In 1740, Admiral Vernon ordered the daily rum ration to be mixed with water. The mixture was dubbed “Grog” after Vernon’s nickname “Old Grogram”

The exact rum blend was codified by the Admiralty in 1810

In 1823, the daily rum ration was cut in half, and in 1850 it was halved again

On 31 July 1970, the daily rum ration was abolished

Rum Grog

Pusser’s Rum Grog

2 oz. soda water
1 oz. Pusser’s Rum Gunpowder Proof
1 oz. Lime Juice
1-3 Tbsp. Cane Sugar to taste

Serve Cold:
Add sugar and lime juice into a mixing glass and stir to dissolve sugar.
Add Pusser’s Rum and 1 cube of ice to glass.
Stir until ice has diluted to more than half.
Strain into a glass or mug over ice and garnish with a lime.

Serve Hot:
Mix Pusser’s Rum, lime juice, and sugar in a mug.
Top with hot water and stir.

The 18th-century British Admiral Edward Vernon, nicknamed Old Grog for the grogram fabric cloak he wore, attempted to prevent scurvy among his men by serving them a pint of rum a day. The dark navy rum had nothing to do with scurvy, but it did lend itself to “the swinish vice of drunkenness”. As a result, Admiral Vernon ordered that the sailors tot of rum be mixed with water, lime juice and brown sugar–the world’s first cocktail. The drink was named Grog after Admiral Vernon.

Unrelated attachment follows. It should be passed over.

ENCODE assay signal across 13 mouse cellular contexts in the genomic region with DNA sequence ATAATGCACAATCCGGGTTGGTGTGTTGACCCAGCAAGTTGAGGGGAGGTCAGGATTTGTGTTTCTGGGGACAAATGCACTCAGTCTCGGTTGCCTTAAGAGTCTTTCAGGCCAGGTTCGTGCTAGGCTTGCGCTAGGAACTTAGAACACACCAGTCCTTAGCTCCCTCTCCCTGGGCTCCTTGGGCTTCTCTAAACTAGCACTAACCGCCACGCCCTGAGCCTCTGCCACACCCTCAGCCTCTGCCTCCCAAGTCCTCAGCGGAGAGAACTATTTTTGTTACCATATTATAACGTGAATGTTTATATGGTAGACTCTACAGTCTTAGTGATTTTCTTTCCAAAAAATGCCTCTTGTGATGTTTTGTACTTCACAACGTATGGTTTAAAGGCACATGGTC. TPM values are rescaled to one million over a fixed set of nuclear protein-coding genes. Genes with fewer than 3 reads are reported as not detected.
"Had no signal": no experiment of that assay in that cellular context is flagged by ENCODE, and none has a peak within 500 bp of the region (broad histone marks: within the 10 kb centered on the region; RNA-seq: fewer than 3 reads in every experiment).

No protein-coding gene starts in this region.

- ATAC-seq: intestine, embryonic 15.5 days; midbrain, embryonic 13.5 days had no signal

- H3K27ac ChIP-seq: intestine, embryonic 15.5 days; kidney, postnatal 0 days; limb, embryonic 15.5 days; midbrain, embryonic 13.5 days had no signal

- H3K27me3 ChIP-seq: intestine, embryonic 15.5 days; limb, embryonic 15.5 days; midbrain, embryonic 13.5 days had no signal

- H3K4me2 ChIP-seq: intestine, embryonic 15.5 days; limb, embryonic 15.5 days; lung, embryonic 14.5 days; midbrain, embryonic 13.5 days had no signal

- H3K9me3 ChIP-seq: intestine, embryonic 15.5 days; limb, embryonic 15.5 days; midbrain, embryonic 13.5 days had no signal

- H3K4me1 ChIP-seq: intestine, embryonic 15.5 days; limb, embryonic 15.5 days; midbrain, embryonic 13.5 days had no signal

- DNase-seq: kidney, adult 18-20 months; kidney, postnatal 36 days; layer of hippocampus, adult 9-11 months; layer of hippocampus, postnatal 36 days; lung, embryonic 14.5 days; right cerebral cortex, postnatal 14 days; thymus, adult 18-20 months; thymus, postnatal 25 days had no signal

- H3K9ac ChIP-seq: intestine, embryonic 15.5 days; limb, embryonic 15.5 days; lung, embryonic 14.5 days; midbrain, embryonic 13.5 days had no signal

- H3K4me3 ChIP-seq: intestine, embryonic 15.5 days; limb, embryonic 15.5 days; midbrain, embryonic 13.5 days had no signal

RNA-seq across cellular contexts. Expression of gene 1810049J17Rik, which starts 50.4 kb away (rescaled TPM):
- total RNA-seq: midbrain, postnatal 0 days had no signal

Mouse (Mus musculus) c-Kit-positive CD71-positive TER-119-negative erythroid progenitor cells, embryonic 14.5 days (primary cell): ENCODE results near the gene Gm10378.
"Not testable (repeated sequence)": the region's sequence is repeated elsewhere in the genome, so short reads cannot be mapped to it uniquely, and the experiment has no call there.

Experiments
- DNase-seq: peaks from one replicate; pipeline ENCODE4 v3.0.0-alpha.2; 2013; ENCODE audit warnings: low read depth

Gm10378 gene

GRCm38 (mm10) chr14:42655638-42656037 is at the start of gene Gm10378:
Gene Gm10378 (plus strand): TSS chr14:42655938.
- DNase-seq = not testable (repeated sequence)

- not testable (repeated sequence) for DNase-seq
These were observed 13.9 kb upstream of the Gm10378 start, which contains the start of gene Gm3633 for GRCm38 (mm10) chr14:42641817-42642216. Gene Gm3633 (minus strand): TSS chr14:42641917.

Pusser’s Rum
Gunpowder Painkiller

2 oz. Pusser’s Rum Gunpowder Proof
4 oz. Pineapple Juice
1 oz. Orange Juice
1 oz. Cream of Coconut
Freshly grated nutmeg

Add liquid ingredients to a cocktail shaker and shake vigorously.
Pour ingredients into a glass or goblet filled with ice.
Sprinkle with freshly grated nutmeg and serve.